Apple never shows up to CES, but the last couple years, it’s still managed to have a quiet presence through HomeKit. That’s true this year, too, but it’s been really quiet, failing to drum up anywhere near the excitement of something like Amazon’s Alexa.
HomeKit is Apple’s platform for letting all kinds of third-party smart home gadgets — from security cameras to ceiling fans — talk to each other through your iOS devices. It’s done a great job of making the experience of installing and using these gadgets really easy, but it’s been limited by a lack of variety when it comes to what you can buy.
CES is where that tends to change, as companies building HomeKit gadgets turn up to show off their newest products. This year, there are more than a dozen companies presenting HomeKit devices — but, for better or worse, they’re all pretty boring.
Lighting was the biggest category for new products, with several new lights and switches being announced for HomeKit. Leviton announced two in-wall dimmers and a switch; Incipio showed off an in-wall dimmer; iDevices presented plans for a stick-on wall switch for wireless devices; Sylvania said it would begin to offer a HomeKit bulb; and LIFX recently announced plans to begin enabling HomeKit on its latest generation bulbs next month.
Other big smart home categories — thermostats, locks, smoke detectors — received new entries: a smoke detector from Netatmo, two thermostats from Carrier (yes, that Carrier), and locks from Yale and Kwikset. There were plenty of sensors, too; ConnectSense had a water sensor and a temperature sensor, Fibaro had a water and motion sensor, and contact sensors for doors and windows. There were also new power options, including a four-outlet power strip from Incipio and an outlet / USB charger from PureGear.
This biggest area of expansion HomeKit saw this year was around cameras, which are new to the platform. Withings announced a new version of its friendly looking Home security camera that just adds HomeKit support, and D-Link announced a much less friendly looking camera. The most interesting addition was from Ring, which debuted a dual flood light with a mounted camera underneath, meant for use outdoors.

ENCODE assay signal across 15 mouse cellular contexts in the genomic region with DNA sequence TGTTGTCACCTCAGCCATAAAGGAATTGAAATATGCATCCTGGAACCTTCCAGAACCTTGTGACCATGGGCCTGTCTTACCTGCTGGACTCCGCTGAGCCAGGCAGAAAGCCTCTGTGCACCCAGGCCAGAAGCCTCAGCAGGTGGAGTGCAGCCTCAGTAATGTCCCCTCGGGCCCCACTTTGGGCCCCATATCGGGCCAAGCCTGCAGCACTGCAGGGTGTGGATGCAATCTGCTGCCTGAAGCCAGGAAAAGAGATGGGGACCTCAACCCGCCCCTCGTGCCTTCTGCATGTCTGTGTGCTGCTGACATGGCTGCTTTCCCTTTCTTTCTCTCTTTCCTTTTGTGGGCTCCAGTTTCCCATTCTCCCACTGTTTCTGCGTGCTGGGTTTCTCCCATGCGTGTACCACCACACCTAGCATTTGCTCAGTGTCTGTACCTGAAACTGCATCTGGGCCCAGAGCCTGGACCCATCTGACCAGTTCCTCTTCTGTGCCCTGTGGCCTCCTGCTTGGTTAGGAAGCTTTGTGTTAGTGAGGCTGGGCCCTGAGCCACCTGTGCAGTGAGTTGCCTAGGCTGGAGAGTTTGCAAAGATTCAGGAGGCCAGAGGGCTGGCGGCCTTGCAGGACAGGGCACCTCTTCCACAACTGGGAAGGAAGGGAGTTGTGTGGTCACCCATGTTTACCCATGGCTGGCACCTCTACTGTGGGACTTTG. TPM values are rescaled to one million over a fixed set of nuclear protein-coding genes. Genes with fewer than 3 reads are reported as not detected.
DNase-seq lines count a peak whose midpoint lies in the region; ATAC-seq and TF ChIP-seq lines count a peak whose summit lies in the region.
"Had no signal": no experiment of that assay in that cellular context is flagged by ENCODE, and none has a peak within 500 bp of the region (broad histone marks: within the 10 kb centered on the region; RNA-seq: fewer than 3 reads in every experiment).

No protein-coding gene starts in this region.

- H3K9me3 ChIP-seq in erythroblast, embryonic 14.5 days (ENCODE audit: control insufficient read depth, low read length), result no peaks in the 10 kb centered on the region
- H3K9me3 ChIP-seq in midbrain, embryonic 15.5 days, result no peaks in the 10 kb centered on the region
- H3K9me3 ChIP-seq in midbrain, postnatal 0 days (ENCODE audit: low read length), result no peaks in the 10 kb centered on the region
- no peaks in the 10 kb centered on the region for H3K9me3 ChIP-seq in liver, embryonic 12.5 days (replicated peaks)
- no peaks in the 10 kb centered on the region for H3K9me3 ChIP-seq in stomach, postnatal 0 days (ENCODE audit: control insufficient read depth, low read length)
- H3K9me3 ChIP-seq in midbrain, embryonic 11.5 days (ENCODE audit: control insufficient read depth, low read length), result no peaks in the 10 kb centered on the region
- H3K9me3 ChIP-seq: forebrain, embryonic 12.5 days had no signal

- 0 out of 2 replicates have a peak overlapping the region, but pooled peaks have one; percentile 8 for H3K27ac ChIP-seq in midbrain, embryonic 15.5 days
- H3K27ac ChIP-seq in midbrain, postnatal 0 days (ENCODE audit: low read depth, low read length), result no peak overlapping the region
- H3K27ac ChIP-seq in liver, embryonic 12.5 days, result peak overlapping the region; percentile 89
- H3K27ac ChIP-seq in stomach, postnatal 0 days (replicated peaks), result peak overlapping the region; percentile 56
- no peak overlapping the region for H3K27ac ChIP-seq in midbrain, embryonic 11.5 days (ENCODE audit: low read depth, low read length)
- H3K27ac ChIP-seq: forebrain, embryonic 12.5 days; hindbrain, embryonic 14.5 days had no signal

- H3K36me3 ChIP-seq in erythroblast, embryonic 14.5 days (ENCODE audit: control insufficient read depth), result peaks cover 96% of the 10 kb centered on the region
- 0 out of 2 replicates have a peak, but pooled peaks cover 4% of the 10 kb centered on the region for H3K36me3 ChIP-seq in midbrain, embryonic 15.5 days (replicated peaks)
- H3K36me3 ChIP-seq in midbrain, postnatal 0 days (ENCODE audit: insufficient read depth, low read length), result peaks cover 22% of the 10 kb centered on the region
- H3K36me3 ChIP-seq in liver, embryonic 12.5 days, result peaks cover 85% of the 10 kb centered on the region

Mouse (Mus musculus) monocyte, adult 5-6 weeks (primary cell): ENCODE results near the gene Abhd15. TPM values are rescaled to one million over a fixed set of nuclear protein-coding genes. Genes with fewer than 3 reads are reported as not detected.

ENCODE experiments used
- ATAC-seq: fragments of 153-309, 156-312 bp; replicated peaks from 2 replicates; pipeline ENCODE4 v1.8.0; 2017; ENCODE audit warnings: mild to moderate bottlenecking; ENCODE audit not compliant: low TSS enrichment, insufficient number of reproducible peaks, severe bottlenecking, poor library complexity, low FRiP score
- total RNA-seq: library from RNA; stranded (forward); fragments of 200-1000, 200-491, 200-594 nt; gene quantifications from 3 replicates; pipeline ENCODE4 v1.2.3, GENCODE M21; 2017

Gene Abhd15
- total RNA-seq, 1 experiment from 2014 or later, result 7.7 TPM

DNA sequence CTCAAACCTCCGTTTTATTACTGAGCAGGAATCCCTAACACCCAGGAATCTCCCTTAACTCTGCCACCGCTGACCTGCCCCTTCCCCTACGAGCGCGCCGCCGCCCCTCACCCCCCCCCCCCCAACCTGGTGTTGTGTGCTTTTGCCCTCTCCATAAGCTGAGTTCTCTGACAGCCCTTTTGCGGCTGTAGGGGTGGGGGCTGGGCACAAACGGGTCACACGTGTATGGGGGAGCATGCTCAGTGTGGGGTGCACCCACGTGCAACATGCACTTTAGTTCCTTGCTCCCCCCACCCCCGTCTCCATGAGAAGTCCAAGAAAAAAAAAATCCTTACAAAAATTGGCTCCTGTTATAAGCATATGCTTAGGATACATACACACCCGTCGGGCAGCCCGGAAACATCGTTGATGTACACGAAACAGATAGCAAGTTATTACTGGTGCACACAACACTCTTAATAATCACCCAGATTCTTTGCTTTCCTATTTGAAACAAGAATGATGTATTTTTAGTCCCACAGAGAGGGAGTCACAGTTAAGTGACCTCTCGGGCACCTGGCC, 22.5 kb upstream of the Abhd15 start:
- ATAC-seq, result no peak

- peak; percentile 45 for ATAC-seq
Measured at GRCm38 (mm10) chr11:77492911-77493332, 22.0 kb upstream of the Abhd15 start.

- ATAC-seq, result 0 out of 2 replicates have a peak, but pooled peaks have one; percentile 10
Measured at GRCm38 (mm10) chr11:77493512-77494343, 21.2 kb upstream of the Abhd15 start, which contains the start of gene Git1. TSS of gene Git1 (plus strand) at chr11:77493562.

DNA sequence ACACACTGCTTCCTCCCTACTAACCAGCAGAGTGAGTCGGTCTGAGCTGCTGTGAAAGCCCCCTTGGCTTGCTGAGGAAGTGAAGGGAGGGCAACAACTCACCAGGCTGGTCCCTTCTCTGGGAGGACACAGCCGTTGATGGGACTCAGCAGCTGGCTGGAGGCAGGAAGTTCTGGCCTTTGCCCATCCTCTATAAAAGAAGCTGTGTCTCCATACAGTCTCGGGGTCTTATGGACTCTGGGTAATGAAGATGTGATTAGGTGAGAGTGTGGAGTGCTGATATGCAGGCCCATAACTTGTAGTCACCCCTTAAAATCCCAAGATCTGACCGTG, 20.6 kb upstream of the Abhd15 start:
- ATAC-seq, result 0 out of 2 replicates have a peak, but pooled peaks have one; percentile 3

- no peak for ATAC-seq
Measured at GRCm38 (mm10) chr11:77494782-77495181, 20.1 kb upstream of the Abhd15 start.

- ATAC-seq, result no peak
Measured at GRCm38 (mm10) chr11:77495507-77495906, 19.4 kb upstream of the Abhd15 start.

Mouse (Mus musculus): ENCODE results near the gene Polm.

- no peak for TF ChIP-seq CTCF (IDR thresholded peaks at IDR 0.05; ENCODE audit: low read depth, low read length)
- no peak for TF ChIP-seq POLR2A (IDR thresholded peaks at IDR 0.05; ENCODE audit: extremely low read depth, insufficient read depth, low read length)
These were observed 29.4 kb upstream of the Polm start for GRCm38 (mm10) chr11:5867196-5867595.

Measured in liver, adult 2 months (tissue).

HomeKit’s progress this year has been in fleshing out existing product categories and entering one big new one. That’s all very useful progress. Homeowners need options when it comes to what devices look like and the subtleties of what they can do. Additional in-wall switches and locks are particularly great, since they integrate with a home in a really natural way.
What HomeKit continues to miss is the kind of excitement that’s popped up around Amazon’s Alexa — a voice assistant, but also a tool for controlling and automating the home. There’s an argument to be made that Apple’s slow and steady approach, and eye toward security, is valuable. The smart home remains a niche market is still in very early stages when it comes to functionality.
But there’s an argument that, right now, Alexa is inside of a refrigerator and is capable of controlling ovens, washing machines, and vacuums, while HomeKit is still adding new power outlets. And that kind of momentum could give Amazon an edge.
It’s not a perfect comparison, since the kind of small devices that HomeKit has been succeeding with — outlets, switches, bulbs — don’t directly integrate with Alexa and typically require some sort of bridge. But Apple hasn’t indicated when, or if, it’ll start going after the types of big appliances that people use day in and out, like fridges, ovens, and vacuums. Clearly, their manufacturers are interested in smart home integrations. But so far, only Amazon is taking them up on it.